Now install your new clutch lever. It can be tricky with those little washers, but be persistent and you'll get it. Grease up the clutch lever on both sides and in the bolt hole. Put a washer on each side of the clutch lever and insert the threaded bolt through the bottom of the headset, through the washers and clutch lever, and into the threaded part of the headset. Be very careful with threading the bolt in because it is super easy to strip the threads in the headset (which is a difficult repair). Once you've got the bolt threaded in correctly, thread on the nut and tighten it to the point where it is nice and snug but you can still operate the clutch lever with very little resistance. 

Now put the clutch cable into the retaining hole on the clutch lever. Grease this area well as it sees a lot of movement which causes parts to rub against each other and wear. Pull on the clutch lever from the engine side of the frame and make sure things are working well. Thread the cable properly through the adjuster and clutch actuator arm on the engine side. Attach the pinch bolt behind the clutch actuator arm and adjust the clutch cable to your preference. 

 
The method that works well for getting about the same tension on the shifter cables is to hand tighten the adjuster bolts as much as I can without putting lots of oomph into it. Then I tighten down those lock nuts while trying to not turn the adjuster bolt. The cables are evenly adjusted, which is important so they don't jump out of gear, and there's very little play in the shifter. It goes into each gear pretty smoothly and confidently.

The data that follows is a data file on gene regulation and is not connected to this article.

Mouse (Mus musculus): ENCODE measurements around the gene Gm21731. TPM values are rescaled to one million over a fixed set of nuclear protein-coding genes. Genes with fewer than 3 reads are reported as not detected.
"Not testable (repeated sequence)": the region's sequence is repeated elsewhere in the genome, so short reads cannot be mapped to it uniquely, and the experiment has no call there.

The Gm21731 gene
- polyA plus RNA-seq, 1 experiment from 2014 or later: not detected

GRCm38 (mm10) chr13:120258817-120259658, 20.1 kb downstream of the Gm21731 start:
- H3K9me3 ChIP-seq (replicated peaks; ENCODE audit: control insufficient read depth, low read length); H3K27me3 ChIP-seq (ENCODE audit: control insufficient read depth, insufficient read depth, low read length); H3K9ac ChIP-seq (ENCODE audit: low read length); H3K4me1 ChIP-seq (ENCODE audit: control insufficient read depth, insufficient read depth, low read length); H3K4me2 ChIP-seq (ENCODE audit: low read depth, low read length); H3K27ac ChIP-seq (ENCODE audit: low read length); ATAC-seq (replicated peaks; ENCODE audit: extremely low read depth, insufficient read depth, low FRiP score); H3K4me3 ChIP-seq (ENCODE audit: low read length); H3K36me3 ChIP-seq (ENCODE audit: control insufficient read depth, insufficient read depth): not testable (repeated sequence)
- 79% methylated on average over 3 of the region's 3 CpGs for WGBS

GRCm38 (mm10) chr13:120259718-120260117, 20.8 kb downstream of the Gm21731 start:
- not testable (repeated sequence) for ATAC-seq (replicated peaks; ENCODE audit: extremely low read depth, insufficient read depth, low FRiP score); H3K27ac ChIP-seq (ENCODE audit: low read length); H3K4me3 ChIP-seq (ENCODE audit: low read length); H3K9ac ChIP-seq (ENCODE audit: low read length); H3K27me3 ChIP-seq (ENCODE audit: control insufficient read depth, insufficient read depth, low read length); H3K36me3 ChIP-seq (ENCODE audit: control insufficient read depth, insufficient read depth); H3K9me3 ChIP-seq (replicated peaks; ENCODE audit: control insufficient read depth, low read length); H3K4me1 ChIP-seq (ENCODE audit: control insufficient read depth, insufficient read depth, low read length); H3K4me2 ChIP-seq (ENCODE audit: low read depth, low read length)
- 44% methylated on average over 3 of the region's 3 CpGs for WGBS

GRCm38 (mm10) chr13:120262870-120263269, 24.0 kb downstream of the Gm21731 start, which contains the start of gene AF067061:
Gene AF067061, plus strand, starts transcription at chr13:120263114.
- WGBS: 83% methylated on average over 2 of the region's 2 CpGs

The barrel adjuster is only for taking up a limited amount of cable slack. When you run out of adjuster room, turn the barrel adjuster back down to minimum thread, but do not bottom it out. Your clutch cable should now have some slack that needs to be taken out:


Look for the clutch lever on the bottom of the engine. The clutch cable goes to this lever and a bolt type cable clamp. To adjust, you loosen the bolt on the clamp (the right size wrench is in the tool kit that came with the scooter). grab the cable with some pliers and pull the slack out of it, then push the clamp up against the lever. Don't push the lever itself otherwise you will partly disengage the clutch when it is supposed to be fully engaged. Using your own third hand, a third hand tool, or a friend's hand, tighten the bolt. The clutch should be adjusted at this point. Now try riding. If you get that whining sound, and the gear change is more notchy than normal with the lever all the way out, then there is still too much slack. 
 
If clutch cable adjuster bolt/assembly snaps off

It's a right-hand thread, meaning that if you turn is counter-clockwise
(from either end) it will come out.
If there is a portion of the hollow tube extended beyond the casting, you
could saw a slot to accommodate a screwdriver. If you have an "easy out"
that would be perfect for this job, unfortunately most people don't have
one.

Soaking the part first with some penetrating oil and heating the aluminum
casting will help. Do this several times before trying to remove it. If one
end has damaged thread, you do not want to screw these damage thread through
the body, they will damage the internal threads in the aluminum casting.